More than four million American workers are injured at their workplace every year. For this reason, almost every state requires businesses to carry workers’ compensation insurance, which covers the medical bills, recovery costs, and partial lost wages of a worker who is injured on the job.
In Florida, the state mandates that businesses over certain employee minimums must carry workers’ compensation. It doesn’t matter whether those employees are part-time or full-time. Some of the state’s requirements include:
- Construction contractors must have insurance if they have one or more employees.
- Non-construction businesses must have insurance if they employ four or more people.
- Agricultural businesses must have insurance if there are six or more regular employees and/or a dozen seasonal workers who work more than 30 days in a calendar year.
By mandating workers’ comp insurance, the state of Florida provides an incentive for businesses to keep workers safe, and reduce the risk of lawsuits against employers. Small business owners often look for ways to cut costs and improve their bottom line, but the one area no employer should skimp is workers’ compensation insurance. You may be tempted to think of it as an unnecessary expense, especially if none of your workers has experienced any work-related injuries, but businesses that don’t carry coverage risk hefty fines and even jail time depending on the circumstances of the case.
What happens if the state discovers you don’t have insurance?
There are two ways the state can learn of your business’ failure to purchase insurance:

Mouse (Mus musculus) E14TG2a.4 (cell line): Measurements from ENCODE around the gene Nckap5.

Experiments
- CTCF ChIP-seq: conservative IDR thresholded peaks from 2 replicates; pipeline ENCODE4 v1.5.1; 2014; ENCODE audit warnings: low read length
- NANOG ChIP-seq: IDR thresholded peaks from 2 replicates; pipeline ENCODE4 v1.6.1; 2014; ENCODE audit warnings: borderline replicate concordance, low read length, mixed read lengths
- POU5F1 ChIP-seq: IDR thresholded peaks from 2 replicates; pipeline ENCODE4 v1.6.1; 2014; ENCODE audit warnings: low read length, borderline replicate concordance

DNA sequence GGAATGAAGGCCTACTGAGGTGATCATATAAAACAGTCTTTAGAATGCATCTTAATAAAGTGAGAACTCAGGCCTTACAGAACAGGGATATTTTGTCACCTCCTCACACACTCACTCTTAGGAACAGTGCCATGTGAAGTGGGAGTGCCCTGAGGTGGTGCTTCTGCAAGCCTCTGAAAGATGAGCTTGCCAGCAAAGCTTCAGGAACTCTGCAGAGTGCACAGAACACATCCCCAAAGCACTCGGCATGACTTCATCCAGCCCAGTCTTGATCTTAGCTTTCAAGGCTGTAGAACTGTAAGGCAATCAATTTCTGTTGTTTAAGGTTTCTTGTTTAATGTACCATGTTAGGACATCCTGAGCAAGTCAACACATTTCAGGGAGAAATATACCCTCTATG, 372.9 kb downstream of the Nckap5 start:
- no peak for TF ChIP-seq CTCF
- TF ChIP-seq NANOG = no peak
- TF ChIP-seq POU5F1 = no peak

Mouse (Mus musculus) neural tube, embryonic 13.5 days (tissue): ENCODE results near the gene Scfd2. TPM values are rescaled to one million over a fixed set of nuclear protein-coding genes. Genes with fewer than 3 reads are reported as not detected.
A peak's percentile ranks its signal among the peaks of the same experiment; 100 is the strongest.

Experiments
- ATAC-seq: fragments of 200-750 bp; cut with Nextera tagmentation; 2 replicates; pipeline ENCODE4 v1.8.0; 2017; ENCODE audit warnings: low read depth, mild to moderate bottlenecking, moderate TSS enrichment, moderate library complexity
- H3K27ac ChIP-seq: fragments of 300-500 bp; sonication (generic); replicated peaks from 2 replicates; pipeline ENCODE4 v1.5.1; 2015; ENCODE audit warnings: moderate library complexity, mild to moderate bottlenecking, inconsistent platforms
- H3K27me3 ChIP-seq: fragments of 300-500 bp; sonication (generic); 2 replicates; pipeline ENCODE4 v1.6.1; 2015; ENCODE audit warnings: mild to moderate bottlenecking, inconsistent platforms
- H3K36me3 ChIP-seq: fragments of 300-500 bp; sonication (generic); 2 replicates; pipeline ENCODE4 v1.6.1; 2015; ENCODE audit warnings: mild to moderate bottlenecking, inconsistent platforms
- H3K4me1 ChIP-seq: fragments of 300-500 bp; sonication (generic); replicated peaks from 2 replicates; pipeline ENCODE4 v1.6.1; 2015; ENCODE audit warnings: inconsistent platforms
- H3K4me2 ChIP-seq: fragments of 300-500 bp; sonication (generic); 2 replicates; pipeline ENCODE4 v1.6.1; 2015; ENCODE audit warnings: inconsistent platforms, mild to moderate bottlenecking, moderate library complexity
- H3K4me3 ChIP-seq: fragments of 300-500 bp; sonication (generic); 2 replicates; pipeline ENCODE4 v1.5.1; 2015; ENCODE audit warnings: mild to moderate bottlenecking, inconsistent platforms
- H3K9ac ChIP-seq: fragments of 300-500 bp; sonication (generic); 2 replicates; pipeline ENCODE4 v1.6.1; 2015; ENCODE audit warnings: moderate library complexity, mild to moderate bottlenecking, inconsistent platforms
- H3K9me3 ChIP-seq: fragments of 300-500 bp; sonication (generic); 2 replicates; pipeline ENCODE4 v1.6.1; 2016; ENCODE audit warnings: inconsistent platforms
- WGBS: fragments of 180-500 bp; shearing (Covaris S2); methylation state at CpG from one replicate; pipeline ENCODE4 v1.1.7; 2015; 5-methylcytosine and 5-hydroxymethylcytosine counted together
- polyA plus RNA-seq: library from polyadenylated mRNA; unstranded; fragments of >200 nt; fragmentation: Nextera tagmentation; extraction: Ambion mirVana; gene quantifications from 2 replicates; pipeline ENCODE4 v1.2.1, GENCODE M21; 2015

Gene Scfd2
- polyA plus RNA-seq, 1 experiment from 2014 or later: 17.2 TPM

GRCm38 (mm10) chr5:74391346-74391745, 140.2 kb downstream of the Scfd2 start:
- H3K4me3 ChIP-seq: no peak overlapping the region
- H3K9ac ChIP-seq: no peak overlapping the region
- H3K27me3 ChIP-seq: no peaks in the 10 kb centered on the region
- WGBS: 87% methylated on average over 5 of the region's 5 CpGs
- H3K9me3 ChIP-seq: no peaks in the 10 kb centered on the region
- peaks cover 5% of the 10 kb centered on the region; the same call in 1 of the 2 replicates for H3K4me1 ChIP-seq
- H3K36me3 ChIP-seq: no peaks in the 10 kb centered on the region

- Random inspections: The state regularly conducts inspections in all industries, but especially in high risk industries such as construction, medicine, and manufacturing. A business that is found not to have insurance will receive a citation.
- Employee injuries: Workers injured on the job can make a claim against their employer’s workers’ comp policy. If you don’t have compensation insurance, then an injured worker can legally sue your business.
If the state learns your business doesn’t have workers’ comp insurance or is carrying less insurance than it should, it will take civil action. The state will first issue a stop-work order to prevent your business from continuing operations until you comply with the law and pay the issued fine. The fine for a first offense is typically equal to twice the amount you would have paid in an annual premium.
An employer can face criminal charges if the state discovers that the company’s payroll is understated or concealed, workers’ duties are concealed or misrepresented, or there was a deliberate attempt to avoid paying workers’ comp premiums.
Employers suspected of workers’ compensation fraud should immediately consult an attorney. It is essential to never speak to any investigators or authorities without having first consulted an attorney because the consequences of a workers’ comp fraud conviction can be incredibly severe.
South Florida Workers’ Comp Fraud Attorney
Is your business accused of workers’ compensation fraud? Contact Brian Silber, P.A. to set up a free initial consultation with one of South Florida’s most experienced workers’ compensation fraud attorneys.